Irish farmers lift blockade
IRISH farmers picketing meat factories have lifted their blockade at several plants after owners agreed to union demands.
Now the Irish Farmers Association is hoping that the owners of the other plants involved in the dispute will settle for the same deal.
The breakthrough in the ten-day confrontation came on Friday (Jan 21) when five meat factories said they would pay the 90p/lb for O-grade cattle demanded by the IFA.
Currently farmers receive around 82-84p/lb.
Earlier the Irish Meat Association, representing the slaughterers, backed down from an attempt to pass on to producers increases in veterinary inspection charges.
On Friday afternoon the IFA could not confirm if this concession formed part of the deal which has been struck.
The increase in abattoir charges from Ir3.74 to Ir5.50 sparked the dispute which also provided an outlet for farmers frustration over poor prices for cattle.
The IFA has accused the meat processors of operating as a cartel to keep prices artificially low and say they have made big margins on a record cattle kill at the expense of producers.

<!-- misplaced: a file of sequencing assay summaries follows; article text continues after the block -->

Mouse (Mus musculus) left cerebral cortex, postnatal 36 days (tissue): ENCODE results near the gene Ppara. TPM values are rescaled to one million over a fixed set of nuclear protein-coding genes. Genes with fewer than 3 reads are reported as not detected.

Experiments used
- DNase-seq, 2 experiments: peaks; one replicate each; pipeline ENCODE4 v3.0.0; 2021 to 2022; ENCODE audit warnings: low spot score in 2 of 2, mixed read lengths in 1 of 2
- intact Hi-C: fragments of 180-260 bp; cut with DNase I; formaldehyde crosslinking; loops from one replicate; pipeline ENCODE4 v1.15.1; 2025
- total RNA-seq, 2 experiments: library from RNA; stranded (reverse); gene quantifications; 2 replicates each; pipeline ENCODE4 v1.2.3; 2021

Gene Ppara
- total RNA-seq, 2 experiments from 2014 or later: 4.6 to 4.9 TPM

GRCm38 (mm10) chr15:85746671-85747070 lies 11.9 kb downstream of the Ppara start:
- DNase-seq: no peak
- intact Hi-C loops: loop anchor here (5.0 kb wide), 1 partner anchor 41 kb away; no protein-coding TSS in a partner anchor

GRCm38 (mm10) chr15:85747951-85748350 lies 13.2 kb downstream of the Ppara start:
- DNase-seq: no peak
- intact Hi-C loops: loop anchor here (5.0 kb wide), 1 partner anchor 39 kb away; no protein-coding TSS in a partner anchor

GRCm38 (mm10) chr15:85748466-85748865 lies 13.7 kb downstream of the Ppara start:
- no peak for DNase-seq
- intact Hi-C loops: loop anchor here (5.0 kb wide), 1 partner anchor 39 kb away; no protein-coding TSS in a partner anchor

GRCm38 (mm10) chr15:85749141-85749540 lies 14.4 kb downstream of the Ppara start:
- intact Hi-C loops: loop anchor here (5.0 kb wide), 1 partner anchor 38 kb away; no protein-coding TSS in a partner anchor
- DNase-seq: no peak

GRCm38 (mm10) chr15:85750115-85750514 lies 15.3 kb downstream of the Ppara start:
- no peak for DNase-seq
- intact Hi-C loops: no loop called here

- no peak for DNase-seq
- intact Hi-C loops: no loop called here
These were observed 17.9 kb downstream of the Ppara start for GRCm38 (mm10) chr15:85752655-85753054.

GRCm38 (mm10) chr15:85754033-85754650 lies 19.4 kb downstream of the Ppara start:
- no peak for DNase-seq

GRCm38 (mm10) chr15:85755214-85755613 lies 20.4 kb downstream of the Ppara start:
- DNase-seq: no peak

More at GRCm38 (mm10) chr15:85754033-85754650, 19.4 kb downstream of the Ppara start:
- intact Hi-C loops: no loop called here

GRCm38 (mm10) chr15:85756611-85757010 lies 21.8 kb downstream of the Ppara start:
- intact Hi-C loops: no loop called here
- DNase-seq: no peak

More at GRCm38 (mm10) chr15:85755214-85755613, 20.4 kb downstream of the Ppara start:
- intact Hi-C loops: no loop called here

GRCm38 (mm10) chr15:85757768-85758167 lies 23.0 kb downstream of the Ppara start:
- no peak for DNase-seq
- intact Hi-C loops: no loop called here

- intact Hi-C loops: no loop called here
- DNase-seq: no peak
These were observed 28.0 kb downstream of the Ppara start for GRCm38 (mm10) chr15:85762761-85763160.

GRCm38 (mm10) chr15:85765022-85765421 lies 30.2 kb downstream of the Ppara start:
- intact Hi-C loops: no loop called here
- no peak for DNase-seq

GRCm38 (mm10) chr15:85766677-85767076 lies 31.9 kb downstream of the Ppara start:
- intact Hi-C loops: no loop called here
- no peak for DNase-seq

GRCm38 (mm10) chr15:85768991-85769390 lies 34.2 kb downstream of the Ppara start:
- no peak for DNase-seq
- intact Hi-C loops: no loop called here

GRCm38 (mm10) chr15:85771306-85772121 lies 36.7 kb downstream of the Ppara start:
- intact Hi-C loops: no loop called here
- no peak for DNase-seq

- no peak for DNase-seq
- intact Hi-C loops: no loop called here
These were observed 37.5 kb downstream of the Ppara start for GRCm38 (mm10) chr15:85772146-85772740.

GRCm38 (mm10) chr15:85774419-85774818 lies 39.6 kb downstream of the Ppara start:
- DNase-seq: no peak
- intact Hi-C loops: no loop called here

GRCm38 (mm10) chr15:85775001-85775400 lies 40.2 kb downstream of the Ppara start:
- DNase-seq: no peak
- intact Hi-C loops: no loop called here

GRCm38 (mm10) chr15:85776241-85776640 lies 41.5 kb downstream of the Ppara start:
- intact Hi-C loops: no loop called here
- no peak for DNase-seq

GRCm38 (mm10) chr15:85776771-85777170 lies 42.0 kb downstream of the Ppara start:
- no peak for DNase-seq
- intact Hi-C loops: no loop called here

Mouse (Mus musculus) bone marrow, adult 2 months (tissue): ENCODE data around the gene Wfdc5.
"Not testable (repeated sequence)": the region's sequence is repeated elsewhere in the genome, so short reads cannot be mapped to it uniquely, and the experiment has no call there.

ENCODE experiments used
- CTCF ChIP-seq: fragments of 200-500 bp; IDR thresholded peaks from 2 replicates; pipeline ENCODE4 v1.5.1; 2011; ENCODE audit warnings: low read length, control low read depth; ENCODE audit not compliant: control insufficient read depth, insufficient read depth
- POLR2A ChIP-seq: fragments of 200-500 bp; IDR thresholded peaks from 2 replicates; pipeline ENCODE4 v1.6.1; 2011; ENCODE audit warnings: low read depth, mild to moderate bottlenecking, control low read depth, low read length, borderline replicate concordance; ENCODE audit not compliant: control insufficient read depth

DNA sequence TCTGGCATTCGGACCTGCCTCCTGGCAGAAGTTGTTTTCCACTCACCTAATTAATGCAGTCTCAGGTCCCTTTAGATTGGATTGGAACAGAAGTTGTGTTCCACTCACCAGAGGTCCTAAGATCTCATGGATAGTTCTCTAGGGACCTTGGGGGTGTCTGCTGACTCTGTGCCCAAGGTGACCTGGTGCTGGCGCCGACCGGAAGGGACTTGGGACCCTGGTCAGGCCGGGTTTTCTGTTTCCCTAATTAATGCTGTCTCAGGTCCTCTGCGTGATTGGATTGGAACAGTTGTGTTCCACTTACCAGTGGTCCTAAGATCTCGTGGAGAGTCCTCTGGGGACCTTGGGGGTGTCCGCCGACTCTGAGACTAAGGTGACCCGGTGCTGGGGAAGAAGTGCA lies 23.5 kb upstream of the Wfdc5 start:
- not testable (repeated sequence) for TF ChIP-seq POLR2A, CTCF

Protests continue at more than 30 other plants around the country.
A spokeswoman for the IFA said: “Were happy that weve made progress and settled the dispute at these particular plants.”
She said meetings were continuing with the other factories and hoped that a similar outcome could be achieved.
Plants where the dispute has been settled include; Galtee Meats, Charleville, Co Cork, Slaney Meats, of Bunclody, Wexford, Donegal Meats, Donegal, Honeyclover, at Freshford, Kilkenny, and Duffys at Gort, Galway.
The IFA dramatically withdrew all frontline support for the strike earlier this week after the High Court in Dublin increased daily fines for the action form Ir100,000 to Ir500,000.
The IFA removed all its staff and banners from the picket, apologised to the court and paid the Ir500,000 already owed. IFA president Tom Parlon, along with most of the IFA ruling council, resigned soon afterwards.
However, individual farmers risking heavy fines by continuing the action while the IFA has worked on securing a settlement at national level.